Interleukin-6 receptor polymorphism is prevalent in HIV-negative Castleman Disease and is associated with increased soluble interleukin-6 receptor levels

PLoS One. 2013;8(1):e54610. doi: 10.1371/journal.pone.0054610. Epub 2013 Jan 23.

Abstract

Multicentric Castleman Disease is largely driven by increased signaling in the pathway for the plasma cell growth factor interleukin-6. We hypothesized that interleukin-6/interleukin-6 receptor/gp130 polymorphisms contribute to increased interleukin-6 and/or other components of the interleukin-6 signaling pathway in HIV-negative Castleman Disease patients. The study group was composed of 58 patients and 50 healthy donors of a similar racial/ethnic profile. Of seven polymorphisms chosen for analysis, we observed an increased frequency between patients and controls of the minor allele of interleukin-6 receptor polymorphism rs4537545, which is in linkage disequilibrium with interleukin-6 receptor polymorphism rs2228145. Further, individuals possessing at least one copy of the minor allele of either polymorphism expressed higher levels of soluble interleukin-6 receptor. These elevated interleukin-6 receptor levels may contribute to increased interleukin-6 activity through the trans-signaling pathway. These data suggest that interleukin-6 receptor polymorphism may be a contributing factor in Castleman Disease, and further research is warranted.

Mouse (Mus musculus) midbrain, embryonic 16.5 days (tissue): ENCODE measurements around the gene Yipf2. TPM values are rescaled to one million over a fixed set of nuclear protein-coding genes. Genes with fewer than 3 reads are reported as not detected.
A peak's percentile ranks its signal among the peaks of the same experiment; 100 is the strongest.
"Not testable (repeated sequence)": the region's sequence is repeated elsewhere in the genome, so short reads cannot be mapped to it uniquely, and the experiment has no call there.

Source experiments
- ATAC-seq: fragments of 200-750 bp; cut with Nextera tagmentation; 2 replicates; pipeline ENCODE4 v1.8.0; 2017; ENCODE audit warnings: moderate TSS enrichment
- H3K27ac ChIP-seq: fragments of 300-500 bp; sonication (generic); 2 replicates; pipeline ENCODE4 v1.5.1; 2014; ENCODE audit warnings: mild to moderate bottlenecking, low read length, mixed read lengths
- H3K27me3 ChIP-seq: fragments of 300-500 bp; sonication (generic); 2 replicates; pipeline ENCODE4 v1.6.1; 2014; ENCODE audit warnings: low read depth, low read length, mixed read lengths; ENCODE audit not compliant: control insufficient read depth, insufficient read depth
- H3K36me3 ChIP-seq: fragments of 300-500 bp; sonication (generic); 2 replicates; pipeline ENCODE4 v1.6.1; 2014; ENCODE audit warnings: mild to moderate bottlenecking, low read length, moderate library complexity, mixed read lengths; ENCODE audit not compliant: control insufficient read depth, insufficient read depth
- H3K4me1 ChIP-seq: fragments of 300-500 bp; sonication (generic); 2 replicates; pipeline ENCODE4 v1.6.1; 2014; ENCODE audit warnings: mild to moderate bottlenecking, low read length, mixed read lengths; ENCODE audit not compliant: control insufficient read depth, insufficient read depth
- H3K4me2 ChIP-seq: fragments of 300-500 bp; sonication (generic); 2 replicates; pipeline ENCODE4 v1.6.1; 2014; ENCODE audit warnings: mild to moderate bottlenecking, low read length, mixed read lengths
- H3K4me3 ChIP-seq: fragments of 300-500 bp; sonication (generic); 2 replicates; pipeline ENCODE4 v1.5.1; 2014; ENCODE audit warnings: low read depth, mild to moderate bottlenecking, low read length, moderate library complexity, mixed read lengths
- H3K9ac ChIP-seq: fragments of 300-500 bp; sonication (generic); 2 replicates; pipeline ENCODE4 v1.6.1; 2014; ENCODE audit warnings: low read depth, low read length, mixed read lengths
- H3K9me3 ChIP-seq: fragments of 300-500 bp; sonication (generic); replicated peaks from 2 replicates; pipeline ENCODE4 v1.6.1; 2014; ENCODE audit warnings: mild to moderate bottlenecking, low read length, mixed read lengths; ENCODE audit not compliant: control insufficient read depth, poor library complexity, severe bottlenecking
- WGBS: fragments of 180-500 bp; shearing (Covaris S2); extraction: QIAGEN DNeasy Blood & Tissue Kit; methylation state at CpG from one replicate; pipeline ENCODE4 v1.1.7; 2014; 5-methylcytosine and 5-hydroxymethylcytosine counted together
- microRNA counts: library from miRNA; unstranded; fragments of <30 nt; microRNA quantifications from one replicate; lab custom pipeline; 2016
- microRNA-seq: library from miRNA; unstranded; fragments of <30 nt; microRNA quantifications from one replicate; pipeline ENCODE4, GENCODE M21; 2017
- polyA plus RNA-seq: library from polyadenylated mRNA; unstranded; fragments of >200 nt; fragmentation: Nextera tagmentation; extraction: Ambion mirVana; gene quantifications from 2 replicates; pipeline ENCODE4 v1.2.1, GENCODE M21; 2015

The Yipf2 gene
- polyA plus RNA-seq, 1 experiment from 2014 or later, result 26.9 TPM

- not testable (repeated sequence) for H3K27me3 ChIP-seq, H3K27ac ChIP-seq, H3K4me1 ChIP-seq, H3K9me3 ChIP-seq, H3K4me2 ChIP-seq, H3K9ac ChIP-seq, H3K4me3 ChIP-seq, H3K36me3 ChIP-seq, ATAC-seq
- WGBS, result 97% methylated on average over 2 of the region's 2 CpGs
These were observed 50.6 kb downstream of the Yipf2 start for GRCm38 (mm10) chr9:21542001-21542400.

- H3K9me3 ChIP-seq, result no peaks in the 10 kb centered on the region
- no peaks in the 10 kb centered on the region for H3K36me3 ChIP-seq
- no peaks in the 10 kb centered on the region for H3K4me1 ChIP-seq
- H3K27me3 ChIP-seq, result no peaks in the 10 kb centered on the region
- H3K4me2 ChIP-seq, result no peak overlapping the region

Publication types

  • Research Support, Non-U.S. Gov't

MeSH terms

  • Alleles
  • Case-Control Studies
  • Castleman Disease / genetics*
  • Castleman Disease / metabolism*
  • Female
  • Gene Frequency
  • Genotype
  • Humans
  • Interleukin-6 / blood
  • Interleukin-6 / genetics
  • Male
  • Polymorphism, Single Nucleotide*
  • Receptors, Interleukin-6 / genetics*
  • Receptors, Interleukin-6 / metabolism*

Substances

  • Interleukin-6
  • Receptors, Interleukin-6

Grant support

This work was supported by Janssen Research and Development, a Johnson and Johnson Company. The funders developed the panoptic interleukin-6 assay and performed this testing. The funders had no role in study design, decision to publish, or preparation of the manuscript.